So is that what all the “emergency preparedness” legislation, here in the UK as well as in the USA and in Europe, is all about? The US plans are bad enough, as Ellsberg notes, but the plans UK scene is hardly better, prompting The Guardian to describe the Civil Contingencies Bill (passed as an Act in 2004) as “the greatest threat to civil liberty that any parliament is ever likely to consider.”
As global crises converge over the next few years, we the people are faced with an unprecedented opportunity to use the growing awareness of the inherent inhumanity and comprehensive destructiveness of the global imperial system to establish new, viable, sustainable and humane ways of living.
Nafeez Mosaddeq Ahmed is the author of The London Bombings: An Independent Inquiry (London: Duckworth, 2006). He teaches courses in International Relations at the School of Social Sciences and Cultural Studies, University of Sussex, Brighton, where he is doing his PhD studying imperialism and genocide. Since 9/11, he has authored three other books revealing the realpolitik behind the rhetoric of the “War on Terror”, The War on Freedom, Behind the War on Terror and The War on Truth.
Israel Feels US Will Not Attack Iran
Yaakov Katz, Herb Keinon & Nathan Guttman / The Jerusalem Post
(August 24, 2006) — There is growing consensus within the defense establishment that the United States will not attack Iran, and that Israel might be forced to act independently to stop the Islamic republic from obtaining nuclear weapons, a high-ranking defense official told The Jerusalem Post on Thursday.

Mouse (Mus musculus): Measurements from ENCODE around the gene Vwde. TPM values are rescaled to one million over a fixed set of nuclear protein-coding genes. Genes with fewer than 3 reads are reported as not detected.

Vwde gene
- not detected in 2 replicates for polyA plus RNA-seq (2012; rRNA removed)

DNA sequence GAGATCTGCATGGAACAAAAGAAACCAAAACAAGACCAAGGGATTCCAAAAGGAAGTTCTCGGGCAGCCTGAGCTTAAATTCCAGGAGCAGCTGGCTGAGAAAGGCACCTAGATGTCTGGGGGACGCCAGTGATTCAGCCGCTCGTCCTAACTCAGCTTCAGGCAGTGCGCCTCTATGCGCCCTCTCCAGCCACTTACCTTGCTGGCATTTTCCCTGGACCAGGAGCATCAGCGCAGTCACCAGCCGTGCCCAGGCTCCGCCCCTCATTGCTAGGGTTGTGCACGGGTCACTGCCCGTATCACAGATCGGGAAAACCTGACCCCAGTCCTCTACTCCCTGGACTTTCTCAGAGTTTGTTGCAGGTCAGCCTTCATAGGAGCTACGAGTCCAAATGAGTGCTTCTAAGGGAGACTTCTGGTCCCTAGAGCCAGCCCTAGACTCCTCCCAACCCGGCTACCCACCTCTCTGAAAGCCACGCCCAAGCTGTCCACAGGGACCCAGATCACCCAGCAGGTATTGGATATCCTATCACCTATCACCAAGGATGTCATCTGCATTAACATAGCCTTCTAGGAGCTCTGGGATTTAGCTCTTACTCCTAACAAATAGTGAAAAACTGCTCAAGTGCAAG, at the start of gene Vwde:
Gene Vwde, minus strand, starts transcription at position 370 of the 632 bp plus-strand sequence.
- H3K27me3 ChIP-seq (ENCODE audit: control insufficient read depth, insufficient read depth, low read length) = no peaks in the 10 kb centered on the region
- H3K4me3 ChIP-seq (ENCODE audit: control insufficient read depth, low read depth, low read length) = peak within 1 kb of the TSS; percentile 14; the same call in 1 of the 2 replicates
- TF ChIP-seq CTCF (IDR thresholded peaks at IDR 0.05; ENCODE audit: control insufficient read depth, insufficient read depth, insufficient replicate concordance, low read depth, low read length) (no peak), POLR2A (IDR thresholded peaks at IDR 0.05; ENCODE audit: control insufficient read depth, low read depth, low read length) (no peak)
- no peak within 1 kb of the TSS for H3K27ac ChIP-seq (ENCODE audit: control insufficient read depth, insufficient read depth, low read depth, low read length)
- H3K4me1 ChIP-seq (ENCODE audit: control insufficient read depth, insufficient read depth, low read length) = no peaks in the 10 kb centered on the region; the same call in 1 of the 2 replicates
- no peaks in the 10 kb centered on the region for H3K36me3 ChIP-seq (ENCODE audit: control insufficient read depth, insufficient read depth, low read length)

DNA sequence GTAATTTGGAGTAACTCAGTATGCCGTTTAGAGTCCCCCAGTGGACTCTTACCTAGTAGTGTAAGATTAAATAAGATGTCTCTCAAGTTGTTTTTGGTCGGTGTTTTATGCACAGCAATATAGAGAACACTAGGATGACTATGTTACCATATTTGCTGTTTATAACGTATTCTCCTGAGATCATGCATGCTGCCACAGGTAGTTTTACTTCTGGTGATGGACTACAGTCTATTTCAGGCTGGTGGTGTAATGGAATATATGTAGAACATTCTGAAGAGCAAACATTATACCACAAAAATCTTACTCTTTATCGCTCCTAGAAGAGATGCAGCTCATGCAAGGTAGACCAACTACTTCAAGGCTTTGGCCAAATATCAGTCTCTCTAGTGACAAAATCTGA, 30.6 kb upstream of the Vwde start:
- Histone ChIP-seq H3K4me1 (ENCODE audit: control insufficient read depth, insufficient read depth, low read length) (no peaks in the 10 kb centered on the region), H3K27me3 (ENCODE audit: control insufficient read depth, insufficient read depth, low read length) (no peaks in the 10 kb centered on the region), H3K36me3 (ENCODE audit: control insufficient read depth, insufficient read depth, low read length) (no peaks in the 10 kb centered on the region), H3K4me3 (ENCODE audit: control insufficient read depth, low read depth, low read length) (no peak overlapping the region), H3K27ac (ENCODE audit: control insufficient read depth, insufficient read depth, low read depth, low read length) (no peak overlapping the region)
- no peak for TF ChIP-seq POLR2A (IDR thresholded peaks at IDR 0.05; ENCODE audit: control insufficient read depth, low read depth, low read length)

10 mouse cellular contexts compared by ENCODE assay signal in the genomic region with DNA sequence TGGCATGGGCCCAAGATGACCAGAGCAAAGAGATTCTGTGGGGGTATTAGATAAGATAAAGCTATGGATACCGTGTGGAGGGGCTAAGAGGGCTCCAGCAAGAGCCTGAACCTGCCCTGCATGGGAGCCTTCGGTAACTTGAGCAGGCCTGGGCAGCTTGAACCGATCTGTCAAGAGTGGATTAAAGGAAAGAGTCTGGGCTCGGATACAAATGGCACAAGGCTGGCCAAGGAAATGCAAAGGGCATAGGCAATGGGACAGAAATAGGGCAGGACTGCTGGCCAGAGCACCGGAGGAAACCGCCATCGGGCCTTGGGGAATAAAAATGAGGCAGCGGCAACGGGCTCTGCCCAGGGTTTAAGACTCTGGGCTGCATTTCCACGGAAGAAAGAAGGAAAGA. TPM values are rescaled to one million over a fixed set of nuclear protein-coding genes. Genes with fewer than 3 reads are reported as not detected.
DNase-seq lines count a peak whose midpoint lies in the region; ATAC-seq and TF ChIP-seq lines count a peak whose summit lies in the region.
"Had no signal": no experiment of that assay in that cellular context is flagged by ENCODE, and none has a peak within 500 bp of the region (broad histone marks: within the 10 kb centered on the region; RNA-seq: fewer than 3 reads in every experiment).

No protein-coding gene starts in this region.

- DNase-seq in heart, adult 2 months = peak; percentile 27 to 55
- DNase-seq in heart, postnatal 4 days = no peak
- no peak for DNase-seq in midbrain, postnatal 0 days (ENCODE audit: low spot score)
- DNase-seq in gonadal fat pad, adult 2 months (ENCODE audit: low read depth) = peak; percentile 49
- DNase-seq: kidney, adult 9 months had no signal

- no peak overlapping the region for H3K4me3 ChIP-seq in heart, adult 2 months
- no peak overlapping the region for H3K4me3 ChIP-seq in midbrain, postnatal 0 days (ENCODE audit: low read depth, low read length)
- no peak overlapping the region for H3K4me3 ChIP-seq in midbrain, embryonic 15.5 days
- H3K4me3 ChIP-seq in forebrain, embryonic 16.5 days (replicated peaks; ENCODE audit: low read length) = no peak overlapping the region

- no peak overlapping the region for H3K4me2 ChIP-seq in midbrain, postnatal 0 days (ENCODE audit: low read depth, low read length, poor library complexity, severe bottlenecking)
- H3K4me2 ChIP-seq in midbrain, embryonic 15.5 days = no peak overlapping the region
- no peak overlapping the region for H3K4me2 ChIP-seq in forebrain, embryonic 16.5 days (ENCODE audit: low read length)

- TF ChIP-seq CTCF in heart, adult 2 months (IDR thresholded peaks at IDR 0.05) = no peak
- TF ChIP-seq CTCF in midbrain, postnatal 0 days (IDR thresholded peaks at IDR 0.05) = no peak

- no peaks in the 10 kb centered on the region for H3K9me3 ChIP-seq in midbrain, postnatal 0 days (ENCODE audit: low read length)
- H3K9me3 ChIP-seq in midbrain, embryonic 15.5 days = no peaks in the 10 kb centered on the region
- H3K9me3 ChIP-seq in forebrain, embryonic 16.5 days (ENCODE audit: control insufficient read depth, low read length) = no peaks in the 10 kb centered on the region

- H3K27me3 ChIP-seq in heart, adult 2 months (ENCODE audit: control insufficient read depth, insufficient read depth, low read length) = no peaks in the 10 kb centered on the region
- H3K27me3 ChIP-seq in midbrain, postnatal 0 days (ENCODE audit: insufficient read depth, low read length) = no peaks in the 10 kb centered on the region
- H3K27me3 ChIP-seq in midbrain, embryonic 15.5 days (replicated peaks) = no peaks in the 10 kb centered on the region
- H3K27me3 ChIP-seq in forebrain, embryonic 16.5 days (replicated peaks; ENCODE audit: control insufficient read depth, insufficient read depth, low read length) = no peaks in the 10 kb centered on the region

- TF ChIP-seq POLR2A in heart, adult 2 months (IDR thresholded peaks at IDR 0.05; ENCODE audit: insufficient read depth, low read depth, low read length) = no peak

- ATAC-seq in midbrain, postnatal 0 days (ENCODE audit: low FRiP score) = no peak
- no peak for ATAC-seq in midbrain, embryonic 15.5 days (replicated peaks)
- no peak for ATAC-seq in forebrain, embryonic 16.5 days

According to sources within the defense establishment, the Bush administration does not have political support for launching a strike against Iran’s nuclear sites. “America is stuck in Iraq and cannot go after Iran militarily right now,” the official said.
The defense official blasted the US for “not doing enough” to stop Teheran’s race to the bomb. US Secretary of State Condoleezza Rice, he said, was leading the State Department in the direction of “appeasement.”
“The only way, besides military action, to stop Iran is through tough economic sanctions,” the official said. “But the only way to do that is for the US to overcome Russian opposition in the Security Council and to pass a resolution calling for sanctions against Iran.”
Israel, meanwhile, was carefully watching international reaction to Iran’s failure earlier this week to react positively to the incentives offered to discontinue uranium enrichment. In recent days, sources in Jerusalem have said Israel “could not abide” a nuclear Iran and might have to act to disrupt Teheran’s nuclear program if the international community did not act.
Prime Minister Ehud Olmert, on a visit to Nahariya, said Israel “must be prepared for every scenario.” It was not clear whether the reference was to another round of fighting with Hizbullah or to some future confrontation with Iran.
There is no consensus among policymakers on whether the US will act militarily against Teheran, with some ruling out the possibility, and others saying that US President George W. Bush doesn’t want to leave the world stage in 2009 with the legacy of a nuclear Iran.
According to sources in Jerusalem, among the key lessons the country needs to learn from the war against Hizbullah was how to better prepare the home front to deal with rocket attacks.